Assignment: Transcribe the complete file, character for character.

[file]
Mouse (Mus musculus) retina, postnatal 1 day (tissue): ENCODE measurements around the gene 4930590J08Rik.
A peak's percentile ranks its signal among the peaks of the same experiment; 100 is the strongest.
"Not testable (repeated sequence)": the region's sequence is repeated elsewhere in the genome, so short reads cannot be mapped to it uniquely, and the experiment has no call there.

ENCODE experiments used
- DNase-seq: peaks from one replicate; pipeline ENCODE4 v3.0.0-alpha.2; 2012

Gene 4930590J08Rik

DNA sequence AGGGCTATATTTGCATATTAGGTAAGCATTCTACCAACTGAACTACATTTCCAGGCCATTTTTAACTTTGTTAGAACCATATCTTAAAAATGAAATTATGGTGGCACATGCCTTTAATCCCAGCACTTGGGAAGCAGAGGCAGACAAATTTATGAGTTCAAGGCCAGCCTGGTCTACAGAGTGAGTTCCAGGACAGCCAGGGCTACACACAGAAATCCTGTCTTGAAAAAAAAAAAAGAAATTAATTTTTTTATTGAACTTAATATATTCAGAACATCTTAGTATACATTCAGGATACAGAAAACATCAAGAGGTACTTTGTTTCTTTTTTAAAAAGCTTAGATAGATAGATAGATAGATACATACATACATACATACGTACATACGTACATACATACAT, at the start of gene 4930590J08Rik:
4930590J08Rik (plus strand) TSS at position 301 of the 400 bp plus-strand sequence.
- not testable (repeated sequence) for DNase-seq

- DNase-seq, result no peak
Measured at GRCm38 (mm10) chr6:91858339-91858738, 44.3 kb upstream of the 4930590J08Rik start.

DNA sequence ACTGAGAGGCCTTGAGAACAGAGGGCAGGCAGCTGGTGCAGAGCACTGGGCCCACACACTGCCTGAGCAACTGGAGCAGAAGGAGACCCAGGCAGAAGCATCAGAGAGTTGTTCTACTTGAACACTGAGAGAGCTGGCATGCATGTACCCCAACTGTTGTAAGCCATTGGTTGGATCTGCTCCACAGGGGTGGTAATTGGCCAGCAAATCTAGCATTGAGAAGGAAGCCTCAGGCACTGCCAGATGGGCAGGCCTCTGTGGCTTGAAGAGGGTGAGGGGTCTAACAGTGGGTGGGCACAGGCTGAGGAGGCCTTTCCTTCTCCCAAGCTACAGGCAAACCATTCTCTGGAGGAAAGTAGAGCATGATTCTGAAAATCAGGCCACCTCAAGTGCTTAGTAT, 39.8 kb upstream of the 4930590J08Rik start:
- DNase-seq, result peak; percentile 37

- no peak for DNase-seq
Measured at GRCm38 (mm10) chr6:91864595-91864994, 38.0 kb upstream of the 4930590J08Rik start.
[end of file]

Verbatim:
Mouse (Mus musculus) retina, postnatal 1 day (tissue): ENCODE measurements around the gene 4930590J08Rik.
A peak's percentile ranks its signal among the peaks of the same experiment; 100 is the strongest.
"Not testable (repeated sequence)": the region's sequence is repeated elsewhere in the genome, so short reads cannot be mapped to it uniquely, and the experiment has no call there.

ENCODE experiments used
- DNase-seq: peaks from one replicate; pipeline ENCODE4 v3.0.0-alpha.2; 2012

Gene 4930590J08Rik

DNA sequence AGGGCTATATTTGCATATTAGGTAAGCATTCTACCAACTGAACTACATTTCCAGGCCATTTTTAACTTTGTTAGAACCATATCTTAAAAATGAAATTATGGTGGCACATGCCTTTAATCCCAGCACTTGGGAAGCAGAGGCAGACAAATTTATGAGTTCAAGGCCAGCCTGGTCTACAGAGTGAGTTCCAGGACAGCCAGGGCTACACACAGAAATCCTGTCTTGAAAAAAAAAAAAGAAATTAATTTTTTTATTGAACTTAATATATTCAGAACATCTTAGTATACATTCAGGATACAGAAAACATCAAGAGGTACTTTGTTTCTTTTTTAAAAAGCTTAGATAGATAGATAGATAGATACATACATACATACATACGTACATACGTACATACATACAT, at the start of gene 4930590J08Rik:
4930590J08Rik (plus strand) TSS at position 301 of the 400 bp plus-strand sequence.
- not testable (repeated sequence) for DNase-seq

- DNase-seq, result no peak
Measured at GRCm38 (mm10) chr6:91858339-91858738, 44.3 kb upstream of the 4930590J08Rik start.

DNA sequence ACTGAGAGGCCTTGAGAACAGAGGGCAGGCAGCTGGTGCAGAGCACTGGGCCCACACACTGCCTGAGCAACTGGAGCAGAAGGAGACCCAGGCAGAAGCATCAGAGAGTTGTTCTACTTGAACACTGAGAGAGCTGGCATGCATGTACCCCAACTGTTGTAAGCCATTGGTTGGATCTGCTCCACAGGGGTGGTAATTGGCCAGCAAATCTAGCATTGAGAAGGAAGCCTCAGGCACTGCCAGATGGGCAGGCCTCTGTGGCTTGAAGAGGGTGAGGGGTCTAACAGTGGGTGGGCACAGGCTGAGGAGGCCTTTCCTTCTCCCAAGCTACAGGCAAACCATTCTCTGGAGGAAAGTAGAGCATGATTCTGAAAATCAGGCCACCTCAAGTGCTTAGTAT, 39.8 kb upstream of the 4930590J08Rik start:
- DNase-seq, result peak; percentile 37

- no peak for DNase-seq
Measured at GRCm38 (mm10) chr6:91864595-91864994, 38.0 kb upstream of the 4930590J08Rik start.